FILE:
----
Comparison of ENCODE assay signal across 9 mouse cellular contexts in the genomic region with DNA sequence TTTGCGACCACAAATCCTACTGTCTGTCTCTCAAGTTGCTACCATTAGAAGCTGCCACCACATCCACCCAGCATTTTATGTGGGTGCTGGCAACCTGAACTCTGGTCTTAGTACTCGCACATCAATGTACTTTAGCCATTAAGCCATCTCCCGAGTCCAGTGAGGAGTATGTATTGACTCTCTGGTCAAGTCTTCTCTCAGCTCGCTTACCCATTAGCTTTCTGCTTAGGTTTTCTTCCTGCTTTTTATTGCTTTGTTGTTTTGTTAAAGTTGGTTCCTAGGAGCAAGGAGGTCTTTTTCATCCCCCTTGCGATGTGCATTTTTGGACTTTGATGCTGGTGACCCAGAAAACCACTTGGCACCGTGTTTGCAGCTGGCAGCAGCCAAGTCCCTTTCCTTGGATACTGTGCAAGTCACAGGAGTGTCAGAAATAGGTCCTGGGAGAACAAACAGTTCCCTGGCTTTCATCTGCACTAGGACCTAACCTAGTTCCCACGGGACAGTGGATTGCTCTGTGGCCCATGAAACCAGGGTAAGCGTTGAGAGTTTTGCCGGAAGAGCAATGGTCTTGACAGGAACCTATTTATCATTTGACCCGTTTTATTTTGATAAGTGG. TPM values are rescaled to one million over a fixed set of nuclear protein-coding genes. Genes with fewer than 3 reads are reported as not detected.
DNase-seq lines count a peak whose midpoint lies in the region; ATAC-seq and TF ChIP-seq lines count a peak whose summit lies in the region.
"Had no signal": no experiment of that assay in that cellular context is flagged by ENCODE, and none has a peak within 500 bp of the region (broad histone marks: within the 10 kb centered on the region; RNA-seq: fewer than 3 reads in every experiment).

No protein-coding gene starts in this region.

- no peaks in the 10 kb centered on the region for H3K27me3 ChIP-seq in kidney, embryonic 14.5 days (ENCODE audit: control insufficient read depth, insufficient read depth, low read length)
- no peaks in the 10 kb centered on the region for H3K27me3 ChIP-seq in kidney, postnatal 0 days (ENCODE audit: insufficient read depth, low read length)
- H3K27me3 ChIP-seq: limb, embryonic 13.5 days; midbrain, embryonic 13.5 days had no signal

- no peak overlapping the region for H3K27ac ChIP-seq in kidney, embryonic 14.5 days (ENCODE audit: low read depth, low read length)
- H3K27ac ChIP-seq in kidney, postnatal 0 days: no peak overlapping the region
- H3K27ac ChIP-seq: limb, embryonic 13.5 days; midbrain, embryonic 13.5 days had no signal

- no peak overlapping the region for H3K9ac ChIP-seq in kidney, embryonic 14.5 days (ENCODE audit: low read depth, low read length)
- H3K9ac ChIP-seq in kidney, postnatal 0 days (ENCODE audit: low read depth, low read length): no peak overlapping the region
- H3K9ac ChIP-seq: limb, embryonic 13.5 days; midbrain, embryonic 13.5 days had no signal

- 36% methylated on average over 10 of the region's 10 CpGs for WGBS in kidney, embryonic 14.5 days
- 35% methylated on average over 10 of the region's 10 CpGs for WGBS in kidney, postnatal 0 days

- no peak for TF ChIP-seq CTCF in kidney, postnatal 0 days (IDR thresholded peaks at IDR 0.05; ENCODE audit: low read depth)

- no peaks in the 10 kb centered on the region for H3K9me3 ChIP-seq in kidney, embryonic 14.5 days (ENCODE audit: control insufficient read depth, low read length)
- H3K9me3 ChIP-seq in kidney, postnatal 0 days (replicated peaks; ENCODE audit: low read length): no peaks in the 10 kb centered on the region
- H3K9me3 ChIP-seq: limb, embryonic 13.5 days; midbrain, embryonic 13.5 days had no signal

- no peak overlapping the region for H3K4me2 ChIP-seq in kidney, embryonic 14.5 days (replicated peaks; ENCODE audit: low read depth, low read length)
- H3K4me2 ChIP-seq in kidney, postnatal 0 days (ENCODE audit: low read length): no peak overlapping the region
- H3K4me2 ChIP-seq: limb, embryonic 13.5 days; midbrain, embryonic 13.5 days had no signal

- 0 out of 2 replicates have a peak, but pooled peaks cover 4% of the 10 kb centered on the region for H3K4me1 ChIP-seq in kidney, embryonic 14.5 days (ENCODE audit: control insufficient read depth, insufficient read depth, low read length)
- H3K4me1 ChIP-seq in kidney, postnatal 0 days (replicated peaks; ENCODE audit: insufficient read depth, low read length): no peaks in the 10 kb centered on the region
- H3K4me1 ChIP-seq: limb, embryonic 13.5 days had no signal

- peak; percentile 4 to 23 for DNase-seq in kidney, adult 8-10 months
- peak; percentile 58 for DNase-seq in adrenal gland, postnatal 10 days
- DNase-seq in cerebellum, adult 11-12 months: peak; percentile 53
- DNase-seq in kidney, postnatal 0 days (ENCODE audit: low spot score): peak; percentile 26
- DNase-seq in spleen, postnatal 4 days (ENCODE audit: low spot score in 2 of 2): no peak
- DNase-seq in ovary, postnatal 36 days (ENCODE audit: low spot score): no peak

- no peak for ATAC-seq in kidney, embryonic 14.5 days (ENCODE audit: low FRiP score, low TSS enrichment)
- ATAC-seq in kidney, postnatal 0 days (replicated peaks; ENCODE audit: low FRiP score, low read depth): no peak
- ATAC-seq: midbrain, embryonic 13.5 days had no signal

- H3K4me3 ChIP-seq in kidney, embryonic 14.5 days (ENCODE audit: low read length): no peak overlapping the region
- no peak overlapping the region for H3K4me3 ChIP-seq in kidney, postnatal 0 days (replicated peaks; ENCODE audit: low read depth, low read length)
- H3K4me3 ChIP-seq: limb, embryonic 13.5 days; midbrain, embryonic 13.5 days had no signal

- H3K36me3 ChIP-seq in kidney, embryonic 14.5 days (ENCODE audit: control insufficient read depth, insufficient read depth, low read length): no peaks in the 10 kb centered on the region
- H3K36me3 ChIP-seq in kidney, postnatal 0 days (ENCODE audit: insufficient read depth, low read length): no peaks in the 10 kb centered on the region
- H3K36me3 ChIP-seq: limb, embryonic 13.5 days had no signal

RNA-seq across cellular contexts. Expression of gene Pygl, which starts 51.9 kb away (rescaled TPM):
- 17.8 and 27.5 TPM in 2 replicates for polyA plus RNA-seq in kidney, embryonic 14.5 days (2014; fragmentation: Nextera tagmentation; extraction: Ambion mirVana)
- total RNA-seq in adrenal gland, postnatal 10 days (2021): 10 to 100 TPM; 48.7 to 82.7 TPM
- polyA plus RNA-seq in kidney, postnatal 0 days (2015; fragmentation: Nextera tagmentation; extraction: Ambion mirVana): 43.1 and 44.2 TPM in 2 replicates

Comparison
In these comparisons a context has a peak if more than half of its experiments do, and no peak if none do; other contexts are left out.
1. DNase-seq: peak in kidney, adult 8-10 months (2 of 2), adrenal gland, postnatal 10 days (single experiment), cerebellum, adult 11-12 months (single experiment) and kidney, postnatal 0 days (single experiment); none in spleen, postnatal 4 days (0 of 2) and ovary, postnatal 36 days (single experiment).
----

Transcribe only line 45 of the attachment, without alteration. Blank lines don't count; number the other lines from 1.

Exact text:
Comparison